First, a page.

The U.S. Forest Service’s reforestation funding rose by more than $100 million this year as part of efforts to plant more than a billion trees over a decade under President Joe Biden’s infrastructure package, the Department of Agriculture (USDA) said in a statement. .
Wildfires are now so severe in the United States that they are burning entire stands and their seeds, preventing forests from replanting and regenerating, said Randy Moore, chief of the US Forest Service (USFS).
“It’s not the trees that are coming back, but the shrubs,” Moore said. “We have an opportunity to do something about what’s been going on for a long time.”
The reforestation campaign is the largest in the United States since the 1930s, when billions of trees were planted under New Deal work programs, said David Lytle, director of USDA Forest and Rangeland Management & Plant Ecology.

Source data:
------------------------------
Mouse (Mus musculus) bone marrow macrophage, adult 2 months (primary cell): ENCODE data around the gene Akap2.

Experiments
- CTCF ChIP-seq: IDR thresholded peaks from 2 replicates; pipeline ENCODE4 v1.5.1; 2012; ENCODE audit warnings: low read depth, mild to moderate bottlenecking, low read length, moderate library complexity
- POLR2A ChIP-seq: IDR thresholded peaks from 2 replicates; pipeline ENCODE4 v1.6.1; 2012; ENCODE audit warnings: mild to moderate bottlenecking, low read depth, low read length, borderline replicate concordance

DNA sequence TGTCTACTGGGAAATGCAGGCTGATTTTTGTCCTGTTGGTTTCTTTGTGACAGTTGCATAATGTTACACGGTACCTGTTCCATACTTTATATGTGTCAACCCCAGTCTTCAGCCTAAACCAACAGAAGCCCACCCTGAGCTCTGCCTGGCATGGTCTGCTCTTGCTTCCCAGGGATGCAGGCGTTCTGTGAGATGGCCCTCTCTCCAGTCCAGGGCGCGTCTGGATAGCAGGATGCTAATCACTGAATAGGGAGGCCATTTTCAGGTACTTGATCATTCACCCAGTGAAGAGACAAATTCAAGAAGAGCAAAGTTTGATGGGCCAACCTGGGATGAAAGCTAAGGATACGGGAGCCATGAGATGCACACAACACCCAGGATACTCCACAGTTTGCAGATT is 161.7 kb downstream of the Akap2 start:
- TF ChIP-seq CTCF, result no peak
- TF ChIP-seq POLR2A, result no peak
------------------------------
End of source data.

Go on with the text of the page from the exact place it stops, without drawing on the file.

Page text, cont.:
When the USFS’ reforestation budget was $30 million in the 1980s, the average annual U.S. acreage covered by wildfires has nearly tripled. Before this year, the agency met about 6% of its replanting needs, 80 percent of which were driven by wildfires, USDA data show.
Forest biologists say the new reforestation budget, enacted under the Infrastructure Restructuring Act, needs to grow more to address backsliding and new fires.
The USDA, without providing further details, expects that to “rise significantly” in the coming years.
“We may need another piece of legislation or an amendment that quadruples or tenfolds the value again,” says Owen Burney, president of Southwest’s Largest Tree Nursery in New Mexico.
Agency officials said the Forest Service is counting on partner farms like Burney’s to increase seedling production. USFS nurseries produce approximately 30 million seedlings per year.
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